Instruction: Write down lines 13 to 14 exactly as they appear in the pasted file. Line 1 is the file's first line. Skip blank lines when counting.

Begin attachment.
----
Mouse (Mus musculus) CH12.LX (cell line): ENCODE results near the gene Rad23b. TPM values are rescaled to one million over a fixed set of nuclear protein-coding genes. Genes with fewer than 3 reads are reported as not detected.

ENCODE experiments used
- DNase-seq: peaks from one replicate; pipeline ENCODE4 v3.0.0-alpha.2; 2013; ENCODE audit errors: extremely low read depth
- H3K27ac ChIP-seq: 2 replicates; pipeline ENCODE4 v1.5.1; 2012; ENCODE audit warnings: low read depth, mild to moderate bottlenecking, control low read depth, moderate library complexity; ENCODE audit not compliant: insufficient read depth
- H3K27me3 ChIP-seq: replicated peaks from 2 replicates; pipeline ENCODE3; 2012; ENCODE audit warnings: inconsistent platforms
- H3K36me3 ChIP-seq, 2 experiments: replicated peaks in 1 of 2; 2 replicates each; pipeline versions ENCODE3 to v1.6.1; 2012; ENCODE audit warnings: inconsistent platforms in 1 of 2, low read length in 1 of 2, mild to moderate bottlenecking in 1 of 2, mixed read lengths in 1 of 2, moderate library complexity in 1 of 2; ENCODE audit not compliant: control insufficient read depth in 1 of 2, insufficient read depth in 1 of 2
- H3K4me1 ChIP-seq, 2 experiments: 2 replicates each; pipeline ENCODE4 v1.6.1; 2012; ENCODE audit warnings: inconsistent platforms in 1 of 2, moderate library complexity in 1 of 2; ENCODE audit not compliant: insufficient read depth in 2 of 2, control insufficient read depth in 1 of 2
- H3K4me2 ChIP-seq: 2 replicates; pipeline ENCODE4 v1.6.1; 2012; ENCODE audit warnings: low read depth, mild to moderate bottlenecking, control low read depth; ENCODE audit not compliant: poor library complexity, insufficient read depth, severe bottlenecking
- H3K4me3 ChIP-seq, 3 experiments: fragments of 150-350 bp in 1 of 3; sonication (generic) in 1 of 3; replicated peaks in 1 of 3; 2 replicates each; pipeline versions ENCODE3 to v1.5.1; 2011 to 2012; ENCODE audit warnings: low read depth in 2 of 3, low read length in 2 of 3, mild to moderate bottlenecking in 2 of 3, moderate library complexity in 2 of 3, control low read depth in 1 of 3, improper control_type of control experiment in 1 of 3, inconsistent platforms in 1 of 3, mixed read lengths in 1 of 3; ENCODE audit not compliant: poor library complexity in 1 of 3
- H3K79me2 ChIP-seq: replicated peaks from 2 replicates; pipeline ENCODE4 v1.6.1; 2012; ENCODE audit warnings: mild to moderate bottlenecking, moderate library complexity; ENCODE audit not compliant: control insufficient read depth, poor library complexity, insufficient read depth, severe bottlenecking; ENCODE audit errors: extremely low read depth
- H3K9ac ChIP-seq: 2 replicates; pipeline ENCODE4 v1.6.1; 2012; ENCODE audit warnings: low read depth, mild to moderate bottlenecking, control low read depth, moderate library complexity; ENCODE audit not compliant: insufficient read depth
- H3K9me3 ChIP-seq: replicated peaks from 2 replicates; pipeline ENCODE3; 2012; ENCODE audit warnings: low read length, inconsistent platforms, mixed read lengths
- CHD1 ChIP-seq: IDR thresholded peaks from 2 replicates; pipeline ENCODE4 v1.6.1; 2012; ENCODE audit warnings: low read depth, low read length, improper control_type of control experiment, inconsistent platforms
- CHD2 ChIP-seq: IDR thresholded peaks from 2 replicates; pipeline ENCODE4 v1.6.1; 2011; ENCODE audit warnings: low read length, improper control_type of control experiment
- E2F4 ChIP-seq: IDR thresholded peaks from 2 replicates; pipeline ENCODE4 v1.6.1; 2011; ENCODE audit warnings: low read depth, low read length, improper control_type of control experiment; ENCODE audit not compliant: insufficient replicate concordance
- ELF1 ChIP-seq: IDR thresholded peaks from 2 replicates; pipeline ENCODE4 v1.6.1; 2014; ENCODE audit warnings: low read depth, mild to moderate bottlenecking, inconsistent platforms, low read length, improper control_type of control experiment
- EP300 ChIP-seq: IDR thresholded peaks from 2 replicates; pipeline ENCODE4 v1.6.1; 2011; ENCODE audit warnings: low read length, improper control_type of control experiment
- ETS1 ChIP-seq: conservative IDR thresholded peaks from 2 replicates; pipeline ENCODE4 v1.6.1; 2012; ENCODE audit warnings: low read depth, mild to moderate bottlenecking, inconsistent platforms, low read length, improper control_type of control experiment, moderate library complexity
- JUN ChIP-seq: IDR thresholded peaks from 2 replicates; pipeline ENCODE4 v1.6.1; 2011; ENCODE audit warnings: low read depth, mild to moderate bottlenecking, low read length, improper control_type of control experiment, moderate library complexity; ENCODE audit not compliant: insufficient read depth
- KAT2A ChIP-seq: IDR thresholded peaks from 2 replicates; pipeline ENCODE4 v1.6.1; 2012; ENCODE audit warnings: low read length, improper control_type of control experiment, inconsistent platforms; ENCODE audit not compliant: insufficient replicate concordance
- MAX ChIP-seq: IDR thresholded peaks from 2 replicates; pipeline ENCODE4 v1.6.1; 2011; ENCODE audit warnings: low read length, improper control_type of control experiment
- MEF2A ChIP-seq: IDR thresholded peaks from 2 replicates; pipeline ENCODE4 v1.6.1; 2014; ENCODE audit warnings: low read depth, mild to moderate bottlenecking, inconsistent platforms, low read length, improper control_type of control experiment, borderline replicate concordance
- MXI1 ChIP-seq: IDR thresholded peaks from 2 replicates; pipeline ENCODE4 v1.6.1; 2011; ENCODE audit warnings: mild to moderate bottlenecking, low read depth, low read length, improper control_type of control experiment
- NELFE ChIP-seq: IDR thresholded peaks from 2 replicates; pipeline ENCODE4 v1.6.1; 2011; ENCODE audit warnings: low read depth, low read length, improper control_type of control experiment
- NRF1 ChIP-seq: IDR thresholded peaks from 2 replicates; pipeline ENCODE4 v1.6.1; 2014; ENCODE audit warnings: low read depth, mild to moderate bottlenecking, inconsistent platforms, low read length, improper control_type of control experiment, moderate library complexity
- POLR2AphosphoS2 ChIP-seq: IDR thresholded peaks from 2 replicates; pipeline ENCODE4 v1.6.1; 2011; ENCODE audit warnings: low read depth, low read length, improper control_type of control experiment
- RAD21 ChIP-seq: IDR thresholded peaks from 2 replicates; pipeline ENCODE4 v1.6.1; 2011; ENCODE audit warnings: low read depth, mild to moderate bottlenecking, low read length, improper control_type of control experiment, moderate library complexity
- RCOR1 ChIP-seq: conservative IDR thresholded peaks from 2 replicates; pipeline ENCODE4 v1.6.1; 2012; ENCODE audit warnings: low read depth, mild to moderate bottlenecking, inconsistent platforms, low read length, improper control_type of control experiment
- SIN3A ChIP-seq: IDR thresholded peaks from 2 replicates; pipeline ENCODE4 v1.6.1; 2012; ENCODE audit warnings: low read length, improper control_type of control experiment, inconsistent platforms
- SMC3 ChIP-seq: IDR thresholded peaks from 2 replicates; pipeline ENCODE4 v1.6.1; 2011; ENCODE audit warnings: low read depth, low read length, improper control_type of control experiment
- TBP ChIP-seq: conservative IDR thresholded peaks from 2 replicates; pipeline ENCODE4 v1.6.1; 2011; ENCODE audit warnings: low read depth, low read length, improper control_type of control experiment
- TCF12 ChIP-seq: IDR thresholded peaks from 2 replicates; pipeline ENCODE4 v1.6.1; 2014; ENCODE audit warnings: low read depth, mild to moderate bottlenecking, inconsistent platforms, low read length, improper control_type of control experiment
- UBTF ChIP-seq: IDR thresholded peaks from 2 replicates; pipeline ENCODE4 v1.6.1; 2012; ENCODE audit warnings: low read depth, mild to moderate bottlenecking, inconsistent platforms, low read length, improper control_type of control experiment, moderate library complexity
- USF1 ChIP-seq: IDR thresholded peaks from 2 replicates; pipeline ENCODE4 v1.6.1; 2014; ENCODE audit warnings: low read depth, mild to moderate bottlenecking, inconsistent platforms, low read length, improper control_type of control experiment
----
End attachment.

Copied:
- CHD1 ChIP-seq: IDR thresholded peaks from 2 replicates; pipeline ENCODE4 v1.6.1; 2012; ENCODE audit warnings: low read depth, low read length, improper control_type of control experiment, inconsistent platforms
- CHD2 ChIP-seq: IDR thresholded peaks from 2 replicates; pipeline ENCODE4 v1.6.1; 2011; ENCODE audit warnings: low read length, improper control_type of control experiment